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I should translate a couple of phrases and don't know how to use articles in them.

1 To search (a/the) private ownership (a/the) policeman must have a warrant. 2 To prove the guilt of (an/the) accused is the aim of (a/the) prosecutor.

Which of the articles should I use? Where can I read grammar rules about that?

Edited: I would like to use 'a'. But there are rules: we use the definite article 1) because there is only one in that place or in those surroundings 2) when we to talk about groups of people.

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    You have provided insufficient context to decide between a and the. Either would be possible. – Tᴚoɯɐuo Dec 26 '17 at 13:33
  • @T o uo: can we say "an accused"? – Mido Mido Dec 26 '17 at 13:44
  • Why insufficient? These phrases mean the general case: every policeman, every prosecutor. I would like to use 'a'. But there are rules: we use the definite article 1) because there is only one in that place or in those surroundings 2) when we to talk about groups of people. – user66402 Dec 26 '17 at 13:47
  • @phpdummy: Even if we stipulate that this is "the general case", one could say "To prove the guilt of the accused is the aim of the prosecutor" or "To prove the guilt of an accused is the aim of a prosecutor". Without further context, we have no basis for choosing one over the other. – Tᴚoɯɐuo Dec 26 '17 at 13:57
  • @Mido Mido: yes, an accused is grammatical. – Tᴚoɯɐuo Dec 26 '17 at 13:58
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Articles are determiners. Determiners' purpose in a sentence is to indicate "which X" the speaker/writer is talking about, for singular nouns.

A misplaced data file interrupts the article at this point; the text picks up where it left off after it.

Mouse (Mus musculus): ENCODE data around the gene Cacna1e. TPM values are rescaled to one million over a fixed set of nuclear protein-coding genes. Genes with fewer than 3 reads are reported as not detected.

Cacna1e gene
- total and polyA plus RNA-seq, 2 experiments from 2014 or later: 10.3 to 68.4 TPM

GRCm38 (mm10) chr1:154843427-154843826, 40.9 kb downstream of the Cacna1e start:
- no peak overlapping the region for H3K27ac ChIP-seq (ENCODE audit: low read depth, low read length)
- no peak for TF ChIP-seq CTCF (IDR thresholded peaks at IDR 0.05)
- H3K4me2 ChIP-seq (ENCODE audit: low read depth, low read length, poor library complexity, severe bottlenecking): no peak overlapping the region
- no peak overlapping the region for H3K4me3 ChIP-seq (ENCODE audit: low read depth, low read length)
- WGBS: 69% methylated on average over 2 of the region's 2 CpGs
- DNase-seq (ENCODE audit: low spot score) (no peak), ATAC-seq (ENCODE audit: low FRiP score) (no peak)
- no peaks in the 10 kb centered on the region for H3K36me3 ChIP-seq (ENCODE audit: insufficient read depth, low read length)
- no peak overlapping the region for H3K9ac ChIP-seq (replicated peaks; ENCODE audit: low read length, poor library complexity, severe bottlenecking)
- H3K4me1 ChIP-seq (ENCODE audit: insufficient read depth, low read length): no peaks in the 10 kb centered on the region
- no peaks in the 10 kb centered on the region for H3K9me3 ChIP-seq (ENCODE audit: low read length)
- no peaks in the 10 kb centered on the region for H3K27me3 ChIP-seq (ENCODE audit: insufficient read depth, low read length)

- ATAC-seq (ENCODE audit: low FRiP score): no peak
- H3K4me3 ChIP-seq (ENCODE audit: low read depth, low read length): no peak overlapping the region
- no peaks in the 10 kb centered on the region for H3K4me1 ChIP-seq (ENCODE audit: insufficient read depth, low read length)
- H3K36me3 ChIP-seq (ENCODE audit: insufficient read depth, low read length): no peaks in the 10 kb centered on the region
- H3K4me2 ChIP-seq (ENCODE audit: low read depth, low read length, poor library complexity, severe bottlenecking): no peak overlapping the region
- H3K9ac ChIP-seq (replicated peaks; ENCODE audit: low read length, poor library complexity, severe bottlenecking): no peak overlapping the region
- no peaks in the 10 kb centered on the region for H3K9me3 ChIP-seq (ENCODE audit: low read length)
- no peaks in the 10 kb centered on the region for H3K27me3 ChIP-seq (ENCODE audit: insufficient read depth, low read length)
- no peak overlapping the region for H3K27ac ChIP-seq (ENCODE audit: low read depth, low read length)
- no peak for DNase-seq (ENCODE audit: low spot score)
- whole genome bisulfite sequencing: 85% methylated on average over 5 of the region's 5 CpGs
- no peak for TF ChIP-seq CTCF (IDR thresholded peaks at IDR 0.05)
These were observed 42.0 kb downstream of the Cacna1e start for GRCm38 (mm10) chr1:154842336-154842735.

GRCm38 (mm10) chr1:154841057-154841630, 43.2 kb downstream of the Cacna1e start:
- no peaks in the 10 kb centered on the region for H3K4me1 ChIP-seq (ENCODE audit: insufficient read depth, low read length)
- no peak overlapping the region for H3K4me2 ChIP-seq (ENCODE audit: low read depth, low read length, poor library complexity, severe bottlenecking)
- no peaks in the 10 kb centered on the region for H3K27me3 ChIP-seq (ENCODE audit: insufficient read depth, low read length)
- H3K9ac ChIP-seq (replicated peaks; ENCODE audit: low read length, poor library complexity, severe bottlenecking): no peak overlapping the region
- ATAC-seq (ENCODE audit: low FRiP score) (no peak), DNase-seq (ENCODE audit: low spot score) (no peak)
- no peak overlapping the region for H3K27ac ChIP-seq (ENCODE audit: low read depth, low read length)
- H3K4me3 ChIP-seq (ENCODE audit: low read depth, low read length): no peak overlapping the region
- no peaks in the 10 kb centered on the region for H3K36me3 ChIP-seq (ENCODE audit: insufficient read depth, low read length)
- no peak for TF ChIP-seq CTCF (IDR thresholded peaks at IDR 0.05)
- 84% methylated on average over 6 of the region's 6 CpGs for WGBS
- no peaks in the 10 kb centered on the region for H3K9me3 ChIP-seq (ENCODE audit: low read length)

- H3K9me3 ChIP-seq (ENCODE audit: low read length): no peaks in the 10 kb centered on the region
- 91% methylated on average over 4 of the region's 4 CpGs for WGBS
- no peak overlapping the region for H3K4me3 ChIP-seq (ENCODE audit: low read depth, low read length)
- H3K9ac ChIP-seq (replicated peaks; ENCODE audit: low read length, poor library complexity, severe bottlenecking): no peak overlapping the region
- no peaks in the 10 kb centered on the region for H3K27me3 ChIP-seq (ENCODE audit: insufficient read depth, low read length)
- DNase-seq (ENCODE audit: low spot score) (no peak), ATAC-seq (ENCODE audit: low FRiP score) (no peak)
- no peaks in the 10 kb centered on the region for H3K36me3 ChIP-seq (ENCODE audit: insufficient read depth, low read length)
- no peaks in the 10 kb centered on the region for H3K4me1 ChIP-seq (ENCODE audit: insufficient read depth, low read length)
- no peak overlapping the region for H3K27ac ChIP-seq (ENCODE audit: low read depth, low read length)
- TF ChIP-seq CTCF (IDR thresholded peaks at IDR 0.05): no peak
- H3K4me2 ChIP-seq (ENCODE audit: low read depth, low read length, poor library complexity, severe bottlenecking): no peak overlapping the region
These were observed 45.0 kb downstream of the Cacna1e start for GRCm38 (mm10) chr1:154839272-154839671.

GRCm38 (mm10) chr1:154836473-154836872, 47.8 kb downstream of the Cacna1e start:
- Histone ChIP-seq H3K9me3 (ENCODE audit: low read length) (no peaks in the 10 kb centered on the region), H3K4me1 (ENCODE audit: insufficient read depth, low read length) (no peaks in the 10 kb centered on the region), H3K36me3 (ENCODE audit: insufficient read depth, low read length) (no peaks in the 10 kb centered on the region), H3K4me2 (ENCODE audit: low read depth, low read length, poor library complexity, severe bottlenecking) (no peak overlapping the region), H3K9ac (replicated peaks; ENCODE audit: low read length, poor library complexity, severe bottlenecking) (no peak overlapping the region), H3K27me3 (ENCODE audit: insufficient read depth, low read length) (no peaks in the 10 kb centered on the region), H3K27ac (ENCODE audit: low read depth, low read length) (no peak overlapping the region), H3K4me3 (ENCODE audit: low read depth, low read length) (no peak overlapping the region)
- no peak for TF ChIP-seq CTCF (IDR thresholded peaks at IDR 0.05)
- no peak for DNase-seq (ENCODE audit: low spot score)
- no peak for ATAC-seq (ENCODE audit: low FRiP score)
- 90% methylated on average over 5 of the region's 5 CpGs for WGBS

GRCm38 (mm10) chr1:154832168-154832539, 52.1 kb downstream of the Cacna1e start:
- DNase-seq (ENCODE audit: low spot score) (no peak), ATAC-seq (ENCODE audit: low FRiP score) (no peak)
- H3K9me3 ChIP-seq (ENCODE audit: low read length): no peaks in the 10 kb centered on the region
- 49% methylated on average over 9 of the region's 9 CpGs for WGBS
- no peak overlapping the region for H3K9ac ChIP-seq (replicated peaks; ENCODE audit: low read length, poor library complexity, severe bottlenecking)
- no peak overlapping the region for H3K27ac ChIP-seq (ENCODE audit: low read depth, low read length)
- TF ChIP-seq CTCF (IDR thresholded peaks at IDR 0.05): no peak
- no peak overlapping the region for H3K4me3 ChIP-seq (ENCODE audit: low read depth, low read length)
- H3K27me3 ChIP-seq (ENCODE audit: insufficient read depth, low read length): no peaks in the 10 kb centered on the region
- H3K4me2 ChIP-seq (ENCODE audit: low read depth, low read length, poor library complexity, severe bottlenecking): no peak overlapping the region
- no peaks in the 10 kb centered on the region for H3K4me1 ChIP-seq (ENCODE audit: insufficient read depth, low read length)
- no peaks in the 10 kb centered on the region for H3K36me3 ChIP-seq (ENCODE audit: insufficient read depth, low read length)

The rules are simple but abstract and don't really depend on what X is. But they can depend on how the writer/speaker views things.

  • If you expect the listener/reader to know which X you are talking about, you say the X. Some reasons that you would expect the listener/reader to know which X you are talking about already is that you've just mentioned it, that it's a shared experience, or that there is only one X in the world.

  • Otherwise you use a/an if you aren't using any other determiner (e.g. it doesn't matter "which X" you are talking about.)

1 To search (a/the) private ownership (a/the) policeman must have a warrant.

  • Do we expect the listener/reader to know which private ownership? If not, say "a private ownership." If "private ownership" refers to a private ownership you were talking about earlier, or that you expect the reader/listener to know what you mean, the private ownership should be expressed.

Example where you would say "the":

Emily owns a house, which is a type of private ownership. She was asking what the police need to search. To search the private ownership, a warrant is needed.

We say "the private ownership" because if we were asked "which private ownership", we would answer with something earlier in the sentence, that the speaker/listener is expecting us to remember or know already.

We do not use the article in the first occurence of "private ownership" because think about it - what's the answer to the question "which private ownership?" in that first sentence. None. We're talking about the type of something. No articles used when we are doing that. There is no actual instance of "private ownership" in that first sentence, until we tell the listener/reader that "Emily's house" is an instance of "private ownership."

We can do this too:

Emily owns a house, which is a private ownership. She was asking what the police need to search. They need a warrant to search the private ownership.

The subtle difference between this example and the previous is that we are saying "it doesn't matter which private ownership" in the above example. This implies there are other private ownerships nearby (the first example above does not imply it). After that first sentence is completed, we know we're talking abouy Emily's private ownership, which becomes "the" private ownership.

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